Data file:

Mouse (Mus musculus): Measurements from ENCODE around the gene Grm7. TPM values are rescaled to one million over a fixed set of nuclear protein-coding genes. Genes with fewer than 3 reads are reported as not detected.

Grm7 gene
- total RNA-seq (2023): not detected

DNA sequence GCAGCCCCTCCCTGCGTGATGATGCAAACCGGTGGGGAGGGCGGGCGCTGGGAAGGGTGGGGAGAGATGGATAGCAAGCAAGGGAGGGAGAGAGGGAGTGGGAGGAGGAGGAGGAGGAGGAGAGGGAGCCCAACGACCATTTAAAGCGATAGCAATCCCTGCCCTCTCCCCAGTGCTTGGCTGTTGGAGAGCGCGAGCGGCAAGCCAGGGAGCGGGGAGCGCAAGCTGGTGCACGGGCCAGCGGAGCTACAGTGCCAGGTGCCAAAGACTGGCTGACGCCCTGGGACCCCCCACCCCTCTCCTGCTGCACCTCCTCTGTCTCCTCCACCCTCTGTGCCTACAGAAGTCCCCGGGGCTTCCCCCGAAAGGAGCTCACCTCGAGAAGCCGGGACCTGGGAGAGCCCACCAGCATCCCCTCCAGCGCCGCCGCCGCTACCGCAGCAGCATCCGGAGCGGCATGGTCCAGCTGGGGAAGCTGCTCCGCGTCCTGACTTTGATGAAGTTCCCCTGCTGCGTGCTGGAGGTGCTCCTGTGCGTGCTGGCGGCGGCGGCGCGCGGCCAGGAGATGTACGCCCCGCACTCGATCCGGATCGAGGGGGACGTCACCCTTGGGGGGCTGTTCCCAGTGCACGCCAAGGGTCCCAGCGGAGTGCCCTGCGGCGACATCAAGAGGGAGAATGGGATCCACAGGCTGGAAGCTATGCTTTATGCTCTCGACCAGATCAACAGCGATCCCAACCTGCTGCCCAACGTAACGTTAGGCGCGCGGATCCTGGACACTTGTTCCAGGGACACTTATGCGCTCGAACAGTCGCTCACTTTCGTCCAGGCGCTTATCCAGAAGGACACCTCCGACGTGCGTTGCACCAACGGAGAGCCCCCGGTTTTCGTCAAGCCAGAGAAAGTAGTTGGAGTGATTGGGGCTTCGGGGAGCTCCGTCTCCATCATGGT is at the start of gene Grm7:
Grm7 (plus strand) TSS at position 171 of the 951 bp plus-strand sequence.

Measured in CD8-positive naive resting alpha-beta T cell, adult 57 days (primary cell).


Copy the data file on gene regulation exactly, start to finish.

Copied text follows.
Mouse (Mus musculus): Measurements from ENCODE around the gene Grm7. TPM values are rescaled to one million over a fixed set of nuclear protein-coding genes. Genes with fewer than 3 reads are reported as not detected.

Grm7 gene
- total RNA-seq (2023): not detected

DNA sequence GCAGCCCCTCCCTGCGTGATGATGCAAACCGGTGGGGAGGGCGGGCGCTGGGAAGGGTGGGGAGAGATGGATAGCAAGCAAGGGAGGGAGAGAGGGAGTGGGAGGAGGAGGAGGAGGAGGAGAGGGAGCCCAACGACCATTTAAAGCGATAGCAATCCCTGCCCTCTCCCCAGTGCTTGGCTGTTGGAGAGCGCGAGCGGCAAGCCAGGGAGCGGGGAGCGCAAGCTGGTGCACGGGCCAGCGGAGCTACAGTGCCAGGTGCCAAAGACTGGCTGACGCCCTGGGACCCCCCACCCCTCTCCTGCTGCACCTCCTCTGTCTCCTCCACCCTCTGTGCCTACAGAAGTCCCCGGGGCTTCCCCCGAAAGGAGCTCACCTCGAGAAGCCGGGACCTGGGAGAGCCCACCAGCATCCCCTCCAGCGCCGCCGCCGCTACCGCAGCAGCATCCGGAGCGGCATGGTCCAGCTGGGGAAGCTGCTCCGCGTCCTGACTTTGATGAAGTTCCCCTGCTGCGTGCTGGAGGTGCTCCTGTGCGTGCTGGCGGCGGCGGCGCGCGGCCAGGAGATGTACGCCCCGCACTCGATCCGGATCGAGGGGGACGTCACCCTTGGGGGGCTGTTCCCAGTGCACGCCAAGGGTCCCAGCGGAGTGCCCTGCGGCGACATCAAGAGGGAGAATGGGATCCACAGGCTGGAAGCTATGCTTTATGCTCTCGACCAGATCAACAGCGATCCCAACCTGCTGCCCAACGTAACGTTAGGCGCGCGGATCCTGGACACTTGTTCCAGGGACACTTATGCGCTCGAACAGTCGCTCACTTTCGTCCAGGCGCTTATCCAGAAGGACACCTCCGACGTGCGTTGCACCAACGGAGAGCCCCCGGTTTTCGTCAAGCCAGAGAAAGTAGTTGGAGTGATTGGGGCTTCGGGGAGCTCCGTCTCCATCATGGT is at the start of gene Grm7:
Grm7 (plus strand) TSS at position 171 of the 951 bp plus-strand sequence.

Measured in CD8-positive naive resting alpha-beta T cell, adult 57 days (primary cell).